What a summer we’ve had; if the diamond jubilee wasn’t enough we’ve had the Euro 2012 football tournament (with the usual England exit in the quarter finals but without the angst-ridden hype beforehand); Bradley Wiggins winning the Tour de France; then the Olympics and a magnificent performance by Team GB; the Paralympics and even more superhuman efforts; followed by the first British man to win a tennis grand slam event in over 70 years when Andy Murray won the US Open. It’s enough to make a tabloid subeditor weep and a populist politician salivate.
But there must be more to it than that, surely?
Just how did these great achievements come about? What can they tell us about how change really occurs (it’s not that many Olympiads ago that Team GB won virtually nothing) and just how different was the public reaction to the Olympics and Paralympics to the pre-event build-up?
It’s easy to say we should take note of the number of medal-winners who praised the lottery funding invested in elite sport for their ability to compete and win. Easy because it’s true. Excellence always comes at a cost, personal in terms of dedication and commitment, and financial because nothing can realistically be achieved with nothing. Cameron’s rejigged cabinet, take note.
The public reaction to the Olympics and Paralympics is even more important, however. The level of interest went far beyond those normally or even peripherally interested in sport: the impact has genuinely reached virtually every community in the UK and the need for a lasting and telling legacy is greater than even the most optimistic of the London 2012 bid team could ever have imagined.
Just vaguely hoping people will take from the Olympics a desire to exercise, to take part in some form of local sport, simply will not be enough. At a welcome home reception for Max Whitlock, the double bronze medal-winning gymnast from Hemel Hempstead, I was told that the local gym club in Hemel Hempstead (a club already operating at capacity) was and had been receiving 10 to 20 calls a day from young boys wanting to get in to gymnastics because of Max and Team GB’s achievements. How can this level of enthusiasm and interest be met, captured and fulfilled so it doesn’t dwindle away in disappointment because the clubs and facilities cannot meet the demand?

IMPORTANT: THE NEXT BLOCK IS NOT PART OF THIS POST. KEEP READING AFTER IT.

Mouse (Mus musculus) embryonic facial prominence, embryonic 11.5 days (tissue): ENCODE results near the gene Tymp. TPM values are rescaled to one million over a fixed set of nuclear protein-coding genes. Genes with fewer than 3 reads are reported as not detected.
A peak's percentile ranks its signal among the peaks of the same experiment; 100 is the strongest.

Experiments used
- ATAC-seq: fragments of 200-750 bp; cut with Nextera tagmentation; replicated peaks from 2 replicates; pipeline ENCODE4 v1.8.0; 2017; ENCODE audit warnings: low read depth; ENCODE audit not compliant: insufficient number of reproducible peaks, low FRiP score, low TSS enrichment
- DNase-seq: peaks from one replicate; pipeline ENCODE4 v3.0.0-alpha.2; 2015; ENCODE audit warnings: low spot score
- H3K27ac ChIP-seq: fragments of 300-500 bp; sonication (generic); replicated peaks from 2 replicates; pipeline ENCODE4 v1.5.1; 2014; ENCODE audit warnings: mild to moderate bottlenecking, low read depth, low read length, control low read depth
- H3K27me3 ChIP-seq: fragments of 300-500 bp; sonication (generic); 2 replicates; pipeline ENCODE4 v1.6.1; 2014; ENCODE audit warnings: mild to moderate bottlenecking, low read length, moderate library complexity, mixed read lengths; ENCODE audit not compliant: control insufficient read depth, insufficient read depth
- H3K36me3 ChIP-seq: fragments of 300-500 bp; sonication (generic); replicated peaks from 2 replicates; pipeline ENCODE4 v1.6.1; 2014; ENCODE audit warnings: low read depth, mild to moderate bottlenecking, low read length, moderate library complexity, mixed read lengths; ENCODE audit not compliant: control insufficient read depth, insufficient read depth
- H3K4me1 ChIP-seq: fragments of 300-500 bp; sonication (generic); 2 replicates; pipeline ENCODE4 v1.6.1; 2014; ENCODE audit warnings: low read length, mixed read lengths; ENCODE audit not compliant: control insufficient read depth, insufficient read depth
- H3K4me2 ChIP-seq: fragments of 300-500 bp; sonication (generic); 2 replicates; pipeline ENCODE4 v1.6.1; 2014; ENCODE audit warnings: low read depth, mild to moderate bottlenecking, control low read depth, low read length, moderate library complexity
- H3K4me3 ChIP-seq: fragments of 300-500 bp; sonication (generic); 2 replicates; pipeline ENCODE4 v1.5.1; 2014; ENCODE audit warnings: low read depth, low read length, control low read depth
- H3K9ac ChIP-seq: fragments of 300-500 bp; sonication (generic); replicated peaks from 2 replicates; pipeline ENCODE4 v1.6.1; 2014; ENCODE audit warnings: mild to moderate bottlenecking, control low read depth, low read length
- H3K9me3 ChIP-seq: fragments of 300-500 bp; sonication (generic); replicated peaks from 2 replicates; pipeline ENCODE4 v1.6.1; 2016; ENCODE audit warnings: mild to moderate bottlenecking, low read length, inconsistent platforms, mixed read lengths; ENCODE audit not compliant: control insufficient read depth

In many ways the Paralympics have been even more amazing and have created a climate of opportunity that simply must not be squandered. Never before have people with disability been presented in such a positive light; and after two years of government propaganda around benefits creating an image of scroungers and dependency. The British public have shown a remarkable level of positive support for our Paralympians that has delivered an opportunity to improve the understanding of disability that has perhaps never previously existed (and in doing so taught us all something about our own level of understanding and attitude). It has been said that London 2012 has shown the world a vision of disability through the eyes of the British. If that is true we have to take the window of opportunity to make that vision truly so in every community in the UK.
The media is full of how we are united in wanting the spirit of London 2012 to continue. So just how are we going to deliver on this tangible desire for a legacy.
Legacy is not just about finding the stars for Rio 2016, it is about changing attitudes and culture that make a difference to daily life; and if the public response to the Olympics has shown us anything it is that the British public want something that goes beyond austerity, that raises up and celebrates human and social potential, that above all creates and enables hope and belief to deliver.
With the backdrop of the post-Olympic atmosphere and the emotion of Danny Boyle’s opening ceremony still resonating how can more cuts, fewer rights, the enablement of privilege, and the passing around of blame really deliver?
Having seen what investment can both achieve and unite isn’t it now time for a new plan, one that brings together our communities and that invests in people? It is telling that the only funding commitment made by the coalition in response to the success of Team GB has been to protect funding for elite sport until 2016. For community sport all we have had is the compulsion of all primary school children in competitive sport and a claim that cuts to community and school sports actually represent an increase. More spin than Victoria Pendleton’s pedals …
The lesson from our super summer of sport is not just about youth, or involvement in sporting activities; it is not just about health and diet; it is about every aspect of our communities and about how we deliver a better quality of life for all.
This summer we have inspired more than a generation now we need to deliver a lasting legacy that matters.
Keith White is a candidate in the councillors’ section in the Progress strategy board elections 2012. You can find out more about all the candidates at the dedicated Progress strategy board election microsite
Photo: Department for Culture, Media and Sport
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